Monday, 26 May 2014

Ipad in Education - Transoranje School for the Deaf #iPadLearningZA

Following on the inspiring story and challenge by Abdul Chohan, "What would you do if you were not afraid?"on Friday, we were shown this video as one of the iPad in Education projects in South Africa that is transforming Education.

The Transoranje School for the Deaf, located on the outskirts of Pretoria, is home to 200 deaf and hard-of-hearing pre-primary to high school students.

The children are developmentally behind their peers because of a lack of language exposure.

Photo: Core Group
The iDeaf Project on the iPad originated out of a necessity to better equip the deaf students with the critical reading and language skills needed to accelerate their learning to desired levels.  The developers set out to combine a variety of visual and language elements because their learning are centred around visual methods.

Picsterbooks developed a series of locally relevant and interactive story books in both English and Afrikaans that would teach deaf students to read using South African Sign Language. The books are not only engaging but also enables a level of in-depth understanding that has surpassed previous learning methods.
It has transformed the way the school teaches students to read and communicate effectively.

The iDeaf app overview

"The storybook apps were designed locally to meet the needs of deaf students who use South African Sign Language.
  • There are 6 storybooks which include folk tales such as 3 Little Pigs, Goldilocks and The Gingerbread Man, as well as uniquely created stories which are based on the local curriculum such as The Clever Plan and The Big Carrot.
  • All the storybooks are based on the objectives of the South African curriculum and contain beautifully illustrated stories designed in a standardised format.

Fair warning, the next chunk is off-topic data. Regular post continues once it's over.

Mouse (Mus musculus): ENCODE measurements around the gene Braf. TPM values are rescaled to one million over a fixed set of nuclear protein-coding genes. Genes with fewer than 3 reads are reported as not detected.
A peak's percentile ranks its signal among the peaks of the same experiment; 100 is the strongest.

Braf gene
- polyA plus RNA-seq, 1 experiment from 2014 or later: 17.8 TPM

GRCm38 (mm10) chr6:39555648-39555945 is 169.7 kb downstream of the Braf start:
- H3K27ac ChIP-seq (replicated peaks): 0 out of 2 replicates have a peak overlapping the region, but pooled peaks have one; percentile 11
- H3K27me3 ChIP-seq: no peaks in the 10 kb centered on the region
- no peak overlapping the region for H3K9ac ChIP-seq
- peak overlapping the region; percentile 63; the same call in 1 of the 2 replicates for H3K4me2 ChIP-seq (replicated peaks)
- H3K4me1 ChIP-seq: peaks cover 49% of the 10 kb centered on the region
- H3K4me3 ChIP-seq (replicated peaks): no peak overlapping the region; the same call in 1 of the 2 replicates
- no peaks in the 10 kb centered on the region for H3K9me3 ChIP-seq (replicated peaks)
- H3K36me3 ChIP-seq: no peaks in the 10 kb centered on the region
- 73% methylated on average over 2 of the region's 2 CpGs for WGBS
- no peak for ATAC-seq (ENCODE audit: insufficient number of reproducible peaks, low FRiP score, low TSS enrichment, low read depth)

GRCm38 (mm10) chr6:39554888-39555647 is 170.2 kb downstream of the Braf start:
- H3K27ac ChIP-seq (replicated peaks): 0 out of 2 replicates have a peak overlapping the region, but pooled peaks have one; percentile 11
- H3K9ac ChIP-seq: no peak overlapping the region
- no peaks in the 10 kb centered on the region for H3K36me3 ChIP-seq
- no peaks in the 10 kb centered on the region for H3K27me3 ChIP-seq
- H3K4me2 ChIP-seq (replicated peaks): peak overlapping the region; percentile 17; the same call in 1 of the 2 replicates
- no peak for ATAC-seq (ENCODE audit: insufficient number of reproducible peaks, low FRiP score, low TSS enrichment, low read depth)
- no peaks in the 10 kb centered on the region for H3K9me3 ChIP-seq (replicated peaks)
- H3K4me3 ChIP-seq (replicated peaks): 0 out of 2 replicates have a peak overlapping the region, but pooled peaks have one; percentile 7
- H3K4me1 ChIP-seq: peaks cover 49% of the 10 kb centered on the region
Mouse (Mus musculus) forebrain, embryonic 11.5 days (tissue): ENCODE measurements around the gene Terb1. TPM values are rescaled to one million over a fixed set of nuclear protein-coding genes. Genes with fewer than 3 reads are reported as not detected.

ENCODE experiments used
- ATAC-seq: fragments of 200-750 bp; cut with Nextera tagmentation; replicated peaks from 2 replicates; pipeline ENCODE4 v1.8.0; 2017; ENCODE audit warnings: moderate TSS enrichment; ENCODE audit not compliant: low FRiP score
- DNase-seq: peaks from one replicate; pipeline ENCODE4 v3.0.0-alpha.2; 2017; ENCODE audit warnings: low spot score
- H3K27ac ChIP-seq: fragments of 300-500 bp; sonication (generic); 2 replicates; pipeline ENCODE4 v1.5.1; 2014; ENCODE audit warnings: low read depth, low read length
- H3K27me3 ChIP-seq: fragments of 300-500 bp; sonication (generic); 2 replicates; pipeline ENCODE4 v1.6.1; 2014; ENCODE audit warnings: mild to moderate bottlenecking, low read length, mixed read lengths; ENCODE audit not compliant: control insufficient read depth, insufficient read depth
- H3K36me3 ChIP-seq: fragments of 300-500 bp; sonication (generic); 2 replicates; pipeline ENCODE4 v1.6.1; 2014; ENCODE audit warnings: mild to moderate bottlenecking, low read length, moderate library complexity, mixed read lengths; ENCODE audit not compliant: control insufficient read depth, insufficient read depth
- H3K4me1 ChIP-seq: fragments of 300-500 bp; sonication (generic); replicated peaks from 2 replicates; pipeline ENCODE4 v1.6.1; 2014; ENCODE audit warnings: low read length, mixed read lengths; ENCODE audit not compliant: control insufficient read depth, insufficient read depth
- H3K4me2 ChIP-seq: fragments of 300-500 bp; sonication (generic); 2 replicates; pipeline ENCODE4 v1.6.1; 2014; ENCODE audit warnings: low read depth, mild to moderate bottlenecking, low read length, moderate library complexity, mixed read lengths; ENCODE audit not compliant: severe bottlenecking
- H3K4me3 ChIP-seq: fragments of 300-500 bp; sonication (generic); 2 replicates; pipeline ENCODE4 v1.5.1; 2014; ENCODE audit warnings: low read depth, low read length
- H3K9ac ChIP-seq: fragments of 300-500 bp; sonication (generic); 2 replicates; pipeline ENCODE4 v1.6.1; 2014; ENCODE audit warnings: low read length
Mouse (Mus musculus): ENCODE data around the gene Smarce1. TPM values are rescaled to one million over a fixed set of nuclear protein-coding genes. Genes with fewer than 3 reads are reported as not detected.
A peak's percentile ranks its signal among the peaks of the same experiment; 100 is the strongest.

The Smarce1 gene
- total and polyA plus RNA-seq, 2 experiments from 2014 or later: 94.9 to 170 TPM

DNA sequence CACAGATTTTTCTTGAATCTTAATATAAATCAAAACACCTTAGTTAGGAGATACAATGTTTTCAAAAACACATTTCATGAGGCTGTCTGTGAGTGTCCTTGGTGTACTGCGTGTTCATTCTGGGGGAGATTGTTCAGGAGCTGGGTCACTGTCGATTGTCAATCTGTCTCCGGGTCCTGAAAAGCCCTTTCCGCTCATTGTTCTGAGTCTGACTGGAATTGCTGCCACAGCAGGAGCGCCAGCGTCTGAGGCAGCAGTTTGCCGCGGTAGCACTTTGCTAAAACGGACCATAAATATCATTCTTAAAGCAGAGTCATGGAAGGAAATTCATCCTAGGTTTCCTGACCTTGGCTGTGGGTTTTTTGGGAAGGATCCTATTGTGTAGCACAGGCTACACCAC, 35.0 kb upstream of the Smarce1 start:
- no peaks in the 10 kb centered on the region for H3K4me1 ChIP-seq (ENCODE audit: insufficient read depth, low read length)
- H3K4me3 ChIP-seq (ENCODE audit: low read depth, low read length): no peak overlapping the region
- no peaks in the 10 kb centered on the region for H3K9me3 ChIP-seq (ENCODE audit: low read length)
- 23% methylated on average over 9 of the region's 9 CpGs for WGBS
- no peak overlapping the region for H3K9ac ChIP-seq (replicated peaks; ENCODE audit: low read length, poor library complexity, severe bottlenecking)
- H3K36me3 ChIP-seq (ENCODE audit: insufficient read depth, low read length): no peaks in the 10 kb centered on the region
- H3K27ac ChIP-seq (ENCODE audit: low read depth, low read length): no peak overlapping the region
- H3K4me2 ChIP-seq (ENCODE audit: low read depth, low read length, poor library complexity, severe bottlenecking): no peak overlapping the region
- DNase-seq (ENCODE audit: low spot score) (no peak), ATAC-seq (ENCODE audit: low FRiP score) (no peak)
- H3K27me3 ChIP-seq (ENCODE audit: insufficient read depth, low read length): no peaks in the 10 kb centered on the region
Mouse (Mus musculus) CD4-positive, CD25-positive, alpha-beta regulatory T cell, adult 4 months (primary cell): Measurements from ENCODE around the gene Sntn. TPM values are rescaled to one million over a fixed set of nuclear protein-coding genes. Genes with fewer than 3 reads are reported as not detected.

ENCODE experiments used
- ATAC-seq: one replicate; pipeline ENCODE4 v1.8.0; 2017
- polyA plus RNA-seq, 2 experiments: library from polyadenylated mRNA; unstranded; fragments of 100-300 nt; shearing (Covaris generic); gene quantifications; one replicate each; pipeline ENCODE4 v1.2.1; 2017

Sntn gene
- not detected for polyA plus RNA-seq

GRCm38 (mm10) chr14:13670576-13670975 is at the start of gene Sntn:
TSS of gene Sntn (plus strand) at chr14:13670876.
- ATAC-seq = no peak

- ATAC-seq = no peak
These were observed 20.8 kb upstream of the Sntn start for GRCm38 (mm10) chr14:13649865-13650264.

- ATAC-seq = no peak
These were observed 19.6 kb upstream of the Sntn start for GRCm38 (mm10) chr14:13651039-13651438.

• The storybooks can be read in English or Afrikaans and contain various visual elements: simplified text and syntax, picture animations, highlighted words, finger spelling and SASL (South African Sign Language) interpretations and video.
  • The highlighted words in the app are words that deaf children commonly struggle with. When selecting these words they are explained in 4 formats: text, an animation or an image, SASL and finger spelling (deaf ABC). By combining the learning elements into 1 place, the student is able to move through the book and develop a range of skills in an easy to understand format.
  • The books also contain an audio element for only partially deaf children so that they can also hear the book read aloud, while reading the text and learning the sign.
  • The storybooks were created using the Demibooks Composer app only available on iPad."

"We are working with children who are naturally language users with their hands 
and this was just an extension of their own language."
                                          Karen Hart, App Developer and Digital Publisher

I love the fact that the students AND teachers have already found new ways to use their iPads in their learning at the school, not only for reading and language skills!

1 comment:

  1. I am working with deaf children in Pakistan. This sounds like an amazing project, and I would like to communicate further with you to find out more information on what you did and how. Please write me at


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